Jobseekers on poverty and employment outcomes; and 4) the effects of Working Capability Assessments on mental health. Collectively, this panel documents regressive trends in societal well-being associated with austerity, findings that are particularly troubling in light of the UK outlook of ‘permanent austerity’.

The Mental Health Impact of the Work Capability Assessment in England: A Longitudinal Cross-Local

Authority Study

Barr, B., Taylor-Robinson D. Stuckler D, Loopstra, R., Reeves, A., Whitehead, M.

(University of Liverpool)

There are several indications that the deterioration in mental health that followed the recent economic crisis has continued into the period of economic recovery . This has led some to hypothesize that welfare reforms and cuts in public expenditure are sustaining or exacerbating the decline. One aspect of welfare reform has been the implementation of more stringent medical assessment for individuals receiving Incapacity Benefit, i.e., Work Capability

Assessment (WCA), which result in fewer people being eligible for this support. Using quarterly data between October

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2010 and June 2013 for 150 local authorities in England, we examine the association between the proportion of IB claimants in each local authority that had received a WCA in each quarter and quarterly anti-depressant prescription data, a potentially sensitive indicator of the effect of this policy on mental health. The proportion of claimants receiving

WCAs varied across the country from Waltham Forest (57%) to Wakefield (86%). We find that for each 1% of IB claimants that underwent reassessment with the WCA, the antidepressant prescribing rate increased by 35 items per

100,000 of the population. These estimates indicate that the reassessment process between October 2010 and May

2013 accounted for the prescription of an additional 1.4 million items of antidepressants. The programme of reassessing people on IB using the work capability assessment was associated with an increase in rates of antidepressant prescribing. These findings suggest that WCAs have led to poorer mental health among those already experiencing chronic illness.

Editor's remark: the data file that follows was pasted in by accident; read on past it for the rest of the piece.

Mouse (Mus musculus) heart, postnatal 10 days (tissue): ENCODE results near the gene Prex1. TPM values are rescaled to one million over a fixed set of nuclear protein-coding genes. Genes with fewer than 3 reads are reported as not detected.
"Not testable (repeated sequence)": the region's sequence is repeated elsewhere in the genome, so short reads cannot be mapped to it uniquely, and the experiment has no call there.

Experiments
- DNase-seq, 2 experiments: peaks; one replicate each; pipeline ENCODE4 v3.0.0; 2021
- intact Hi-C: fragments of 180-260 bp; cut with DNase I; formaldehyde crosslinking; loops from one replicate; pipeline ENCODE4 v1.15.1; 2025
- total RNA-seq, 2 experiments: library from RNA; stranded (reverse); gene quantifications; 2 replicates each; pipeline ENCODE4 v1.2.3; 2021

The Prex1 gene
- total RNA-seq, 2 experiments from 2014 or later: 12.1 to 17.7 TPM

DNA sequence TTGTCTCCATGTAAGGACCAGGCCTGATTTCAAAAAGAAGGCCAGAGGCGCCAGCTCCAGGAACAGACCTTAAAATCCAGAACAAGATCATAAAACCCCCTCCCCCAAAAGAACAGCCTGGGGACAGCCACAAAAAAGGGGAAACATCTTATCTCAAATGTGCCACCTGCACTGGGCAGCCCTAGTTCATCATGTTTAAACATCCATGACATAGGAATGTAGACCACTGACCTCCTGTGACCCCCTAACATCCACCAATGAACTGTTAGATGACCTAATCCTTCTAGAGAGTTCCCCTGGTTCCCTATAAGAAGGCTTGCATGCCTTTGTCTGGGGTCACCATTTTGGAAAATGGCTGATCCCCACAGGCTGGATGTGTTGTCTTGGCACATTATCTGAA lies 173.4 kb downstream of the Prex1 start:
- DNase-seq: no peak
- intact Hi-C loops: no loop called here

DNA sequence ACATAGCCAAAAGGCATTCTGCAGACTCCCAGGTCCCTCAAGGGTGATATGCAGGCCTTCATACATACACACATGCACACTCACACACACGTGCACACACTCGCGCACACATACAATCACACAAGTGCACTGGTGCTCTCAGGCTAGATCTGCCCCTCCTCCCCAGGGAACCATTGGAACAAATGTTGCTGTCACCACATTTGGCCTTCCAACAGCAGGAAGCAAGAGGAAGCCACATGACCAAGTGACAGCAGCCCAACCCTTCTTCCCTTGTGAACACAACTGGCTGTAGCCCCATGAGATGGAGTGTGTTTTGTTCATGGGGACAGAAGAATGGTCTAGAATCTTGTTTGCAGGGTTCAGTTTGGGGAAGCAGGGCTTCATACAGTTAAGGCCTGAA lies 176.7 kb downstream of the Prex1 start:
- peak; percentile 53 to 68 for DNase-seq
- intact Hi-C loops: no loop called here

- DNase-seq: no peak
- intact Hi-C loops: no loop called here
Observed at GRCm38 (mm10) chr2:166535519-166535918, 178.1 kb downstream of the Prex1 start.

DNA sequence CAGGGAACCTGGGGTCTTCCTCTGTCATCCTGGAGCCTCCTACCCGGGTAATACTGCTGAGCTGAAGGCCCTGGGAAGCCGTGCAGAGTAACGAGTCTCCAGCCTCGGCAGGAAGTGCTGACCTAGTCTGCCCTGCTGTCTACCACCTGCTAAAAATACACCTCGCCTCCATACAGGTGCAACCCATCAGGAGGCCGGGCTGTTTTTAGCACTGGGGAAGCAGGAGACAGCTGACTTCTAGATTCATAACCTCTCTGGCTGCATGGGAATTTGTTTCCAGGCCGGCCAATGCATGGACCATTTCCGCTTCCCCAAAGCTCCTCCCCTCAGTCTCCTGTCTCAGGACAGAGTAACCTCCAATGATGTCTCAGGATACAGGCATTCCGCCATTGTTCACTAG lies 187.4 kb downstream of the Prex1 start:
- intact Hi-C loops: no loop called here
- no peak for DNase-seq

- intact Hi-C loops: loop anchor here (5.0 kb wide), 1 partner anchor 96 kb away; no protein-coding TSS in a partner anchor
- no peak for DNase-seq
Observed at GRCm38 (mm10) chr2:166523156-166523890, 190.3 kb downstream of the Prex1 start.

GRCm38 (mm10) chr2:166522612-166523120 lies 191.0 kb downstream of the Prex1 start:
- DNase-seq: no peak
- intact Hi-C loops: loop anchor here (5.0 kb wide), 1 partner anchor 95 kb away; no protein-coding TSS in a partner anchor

Introduction of a National Minimum Wage Reduced Depressive Symptoms in Low-wage Workers: A Natural

Experiment in the UK

Reeves, A., McKee, M., Mackenbach, J., Whitehead, M., Stuckler, D.

(University of Oxford)

It is not well established whether increasing income leads to health improvements in low-income groups. In 1999 the

UK government implemented National Minimum Wage legislation, increasing hourly wages to £3•60. This natural policy experiment creates as-if random intervention and control groups that can be used to assess the effects of increasing income on health. Longitudinal data on 7,681 individuals were taken from the British Household Panel

Survey. We compared the health effects of income gains on persons whose incomes rose to the National Minimum

Wage (intervention group, n= 63) with otherwise similar persons who were unaffected because either i) their incomes were between 100% and 110% of the eligibility threshold (control group 1, n=107) or ii) their firms were non-compliant even though they paid wages below the threshold (control group 2, n =109). We assessed the probability of psychological disorder using the twelve-item General Health Questionnaire (GHQ-12). We also assessed changes in risk factors such as smoking, blood pressure, as well as hearing ability (a control condition). The intervention group receiving wage increases from the National Minimum Wage experienced significantly lesser probability of psychological disorder compared with both control group 1 and control group 2. The intervention group also experienced lower probabilities of self-reporting anxiety or depression, but no change in blood pressure, hearing ability, or smoking. Increasing wages significantly improves mental health (‘psychiatric caseness’) by reducing financial strain in low-wage workers.